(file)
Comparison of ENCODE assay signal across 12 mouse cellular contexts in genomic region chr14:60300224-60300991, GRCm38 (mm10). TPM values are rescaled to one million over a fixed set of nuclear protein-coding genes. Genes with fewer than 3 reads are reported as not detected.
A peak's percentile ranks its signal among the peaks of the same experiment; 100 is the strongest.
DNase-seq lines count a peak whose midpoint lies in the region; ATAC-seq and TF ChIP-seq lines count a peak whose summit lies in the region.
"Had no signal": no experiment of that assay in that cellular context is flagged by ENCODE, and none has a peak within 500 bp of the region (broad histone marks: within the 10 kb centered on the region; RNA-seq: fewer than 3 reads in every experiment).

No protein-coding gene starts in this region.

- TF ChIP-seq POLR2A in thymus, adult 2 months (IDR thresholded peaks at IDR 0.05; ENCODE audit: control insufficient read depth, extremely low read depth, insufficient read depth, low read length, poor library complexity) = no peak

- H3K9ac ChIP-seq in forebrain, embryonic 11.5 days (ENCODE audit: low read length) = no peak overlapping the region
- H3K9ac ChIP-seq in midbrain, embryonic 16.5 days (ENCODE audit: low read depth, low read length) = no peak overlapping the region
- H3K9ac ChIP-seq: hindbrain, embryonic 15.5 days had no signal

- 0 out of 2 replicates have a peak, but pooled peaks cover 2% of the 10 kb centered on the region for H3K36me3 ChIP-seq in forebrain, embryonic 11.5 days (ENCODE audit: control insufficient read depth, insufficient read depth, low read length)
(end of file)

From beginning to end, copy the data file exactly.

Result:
Comparison of ENCODE assay signal across 12 mouse cellular contexts in genomic region chr14:60300224-60300991, GRCm38 (mm10). TPM values are rescaled to one million over a fixed set of nuclear protein-coding genes. Genes with fewer than 3 reads are reported as not detected.
A peak's percentile ranks its signal among the peaks of the same experiment; 100 is the strongest.
DNase-seq lines count a peak whose midpoint lies in the region; ATAC-seq and TF ChIP-seq lines count a peak whose summit lies in the region.
"Had no signal": no experiment of that assay in that cellular context is flagged by ENCODE, and none has a peak within 500 bp of the region (broad histone marks: within the 10 kb centered on the region; RNA-seq: fewer than 3 reads in every experiment).

No protein-coding gene starts in this region.

- TF ChIP-seq POLR2A in thymus, adult 2 months (IDR thresholded peaks at IDR 0.05; ENCODE audit: control insufficient read depth, extremely low read depth, insufficient read depth, low read length, poor library complexity) = no peak

- H3K9ac ChIP-seq in forebrain, embryonic 11.5 days (ENCODE audit: low read length) = no peak overlapping the region
- H3K9ac ChIP-seq in midbrain, embryonic 16.5 days (ENCODE audit: low read depth, low read length) = no peak overlapping the region
- H3K9ac ChIP-seq: hindbrain, embryonic 15.5 days had no signal

- 0 out of 2 replicates have a peak, but pooled peaks cover 2% of the 10 kb centered on the region for H3K36me3 ChIP-seq in forebrain, embryonic 11.5 days (ENCODE audit: control insufficient read depth, insufficient read depth, low read length)